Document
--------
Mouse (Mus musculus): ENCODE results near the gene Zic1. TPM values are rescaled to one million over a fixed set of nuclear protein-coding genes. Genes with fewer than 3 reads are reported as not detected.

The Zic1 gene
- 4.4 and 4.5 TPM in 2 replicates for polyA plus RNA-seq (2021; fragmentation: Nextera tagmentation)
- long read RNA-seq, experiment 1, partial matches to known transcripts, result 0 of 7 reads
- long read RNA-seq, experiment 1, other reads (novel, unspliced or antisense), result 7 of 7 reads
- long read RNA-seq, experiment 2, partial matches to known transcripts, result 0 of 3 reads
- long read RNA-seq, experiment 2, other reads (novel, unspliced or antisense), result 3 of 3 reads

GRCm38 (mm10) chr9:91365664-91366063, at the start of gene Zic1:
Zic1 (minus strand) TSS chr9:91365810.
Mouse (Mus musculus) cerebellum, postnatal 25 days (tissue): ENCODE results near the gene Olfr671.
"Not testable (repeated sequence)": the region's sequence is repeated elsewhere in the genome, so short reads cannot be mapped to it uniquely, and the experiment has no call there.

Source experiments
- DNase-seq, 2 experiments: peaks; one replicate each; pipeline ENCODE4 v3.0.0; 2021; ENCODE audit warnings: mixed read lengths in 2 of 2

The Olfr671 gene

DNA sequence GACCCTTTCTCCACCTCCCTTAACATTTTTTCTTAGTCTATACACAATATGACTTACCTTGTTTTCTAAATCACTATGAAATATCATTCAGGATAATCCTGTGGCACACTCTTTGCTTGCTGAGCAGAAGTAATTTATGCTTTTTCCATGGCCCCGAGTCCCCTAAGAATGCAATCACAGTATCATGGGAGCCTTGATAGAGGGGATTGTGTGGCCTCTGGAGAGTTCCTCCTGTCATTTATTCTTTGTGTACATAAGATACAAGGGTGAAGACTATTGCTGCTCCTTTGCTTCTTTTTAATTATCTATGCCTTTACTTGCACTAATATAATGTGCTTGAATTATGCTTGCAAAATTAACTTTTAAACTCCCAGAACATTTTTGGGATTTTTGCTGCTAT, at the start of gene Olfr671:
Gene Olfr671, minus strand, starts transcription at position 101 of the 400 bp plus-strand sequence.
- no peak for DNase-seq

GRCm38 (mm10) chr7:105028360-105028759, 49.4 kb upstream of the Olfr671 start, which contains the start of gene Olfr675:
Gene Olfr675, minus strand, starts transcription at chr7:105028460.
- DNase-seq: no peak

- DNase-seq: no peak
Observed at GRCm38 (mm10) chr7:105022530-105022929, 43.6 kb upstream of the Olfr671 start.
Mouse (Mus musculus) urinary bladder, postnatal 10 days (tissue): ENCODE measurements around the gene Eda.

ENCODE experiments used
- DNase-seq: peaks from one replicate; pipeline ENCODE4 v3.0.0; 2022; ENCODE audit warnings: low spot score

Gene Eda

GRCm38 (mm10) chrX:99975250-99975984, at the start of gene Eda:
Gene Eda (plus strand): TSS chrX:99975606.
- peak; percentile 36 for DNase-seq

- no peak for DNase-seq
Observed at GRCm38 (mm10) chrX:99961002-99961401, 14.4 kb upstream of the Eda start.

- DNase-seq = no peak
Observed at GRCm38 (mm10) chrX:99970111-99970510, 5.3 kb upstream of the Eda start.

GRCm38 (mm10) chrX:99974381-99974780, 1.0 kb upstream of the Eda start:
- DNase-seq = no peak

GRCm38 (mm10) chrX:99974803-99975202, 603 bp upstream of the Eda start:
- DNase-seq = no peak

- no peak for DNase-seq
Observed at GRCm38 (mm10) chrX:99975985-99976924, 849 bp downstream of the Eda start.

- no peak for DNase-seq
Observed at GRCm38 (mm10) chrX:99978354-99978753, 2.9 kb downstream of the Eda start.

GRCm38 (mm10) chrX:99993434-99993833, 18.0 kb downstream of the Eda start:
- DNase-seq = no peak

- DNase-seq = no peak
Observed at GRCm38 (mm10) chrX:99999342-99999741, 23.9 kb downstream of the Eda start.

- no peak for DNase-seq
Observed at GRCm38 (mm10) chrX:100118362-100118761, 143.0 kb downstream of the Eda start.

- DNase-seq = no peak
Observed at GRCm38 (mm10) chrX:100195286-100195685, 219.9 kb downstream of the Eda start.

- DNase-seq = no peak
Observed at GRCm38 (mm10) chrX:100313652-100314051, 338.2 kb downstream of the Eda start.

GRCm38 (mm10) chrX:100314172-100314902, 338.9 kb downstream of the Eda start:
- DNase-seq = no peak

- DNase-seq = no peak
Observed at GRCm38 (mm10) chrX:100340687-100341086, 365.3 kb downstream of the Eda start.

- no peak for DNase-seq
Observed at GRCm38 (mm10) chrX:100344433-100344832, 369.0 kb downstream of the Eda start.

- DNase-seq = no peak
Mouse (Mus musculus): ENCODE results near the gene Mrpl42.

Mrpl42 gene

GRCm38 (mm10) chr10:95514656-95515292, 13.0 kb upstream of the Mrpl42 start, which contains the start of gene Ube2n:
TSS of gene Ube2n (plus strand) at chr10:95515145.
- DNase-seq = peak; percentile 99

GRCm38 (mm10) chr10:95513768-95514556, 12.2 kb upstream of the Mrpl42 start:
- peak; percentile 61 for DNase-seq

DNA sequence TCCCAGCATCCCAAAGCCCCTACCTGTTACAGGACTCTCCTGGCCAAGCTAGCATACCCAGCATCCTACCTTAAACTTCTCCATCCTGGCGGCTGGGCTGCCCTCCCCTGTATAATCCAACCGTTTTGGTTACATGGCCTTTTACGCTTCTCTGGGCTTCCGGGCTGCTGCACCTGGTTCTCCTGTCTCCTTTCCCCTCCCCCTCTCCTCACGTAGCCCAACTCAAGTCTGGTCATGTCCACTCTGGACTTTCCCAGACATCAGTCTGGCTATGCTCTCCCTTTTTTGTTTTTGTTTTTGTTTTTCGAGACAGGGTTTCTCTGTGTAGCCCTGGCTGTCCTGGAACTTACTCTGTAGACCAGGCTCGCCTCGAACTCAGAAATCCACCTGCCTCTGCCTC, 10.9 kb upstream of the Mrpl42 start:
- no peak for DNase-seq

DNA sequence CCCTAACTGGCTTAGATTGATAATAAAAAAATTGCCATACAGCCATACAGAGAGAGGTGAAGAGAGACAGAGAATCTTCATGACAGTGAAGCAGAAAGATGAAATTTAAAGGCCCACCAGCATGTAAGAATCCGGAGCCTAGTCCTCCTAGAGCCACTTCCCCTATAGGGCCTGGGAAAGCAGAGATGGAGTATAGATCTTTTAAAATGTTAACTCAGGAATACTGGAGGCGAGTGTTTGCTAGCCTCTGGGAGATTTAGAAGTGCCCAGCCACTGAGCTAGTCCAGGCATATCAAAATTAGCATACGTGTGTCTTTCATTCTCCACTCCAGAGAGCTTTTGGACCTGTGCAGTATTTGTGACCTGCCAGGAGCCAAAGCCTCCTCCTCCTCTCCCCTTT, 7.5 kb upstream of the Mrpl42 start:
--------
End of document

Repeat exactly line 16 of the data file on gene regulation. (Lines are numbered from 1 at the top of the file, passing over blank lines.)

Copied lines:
Gene Olfr671, minus strand, starts transcription at position 101 of the 400 bp plus-strand sequence.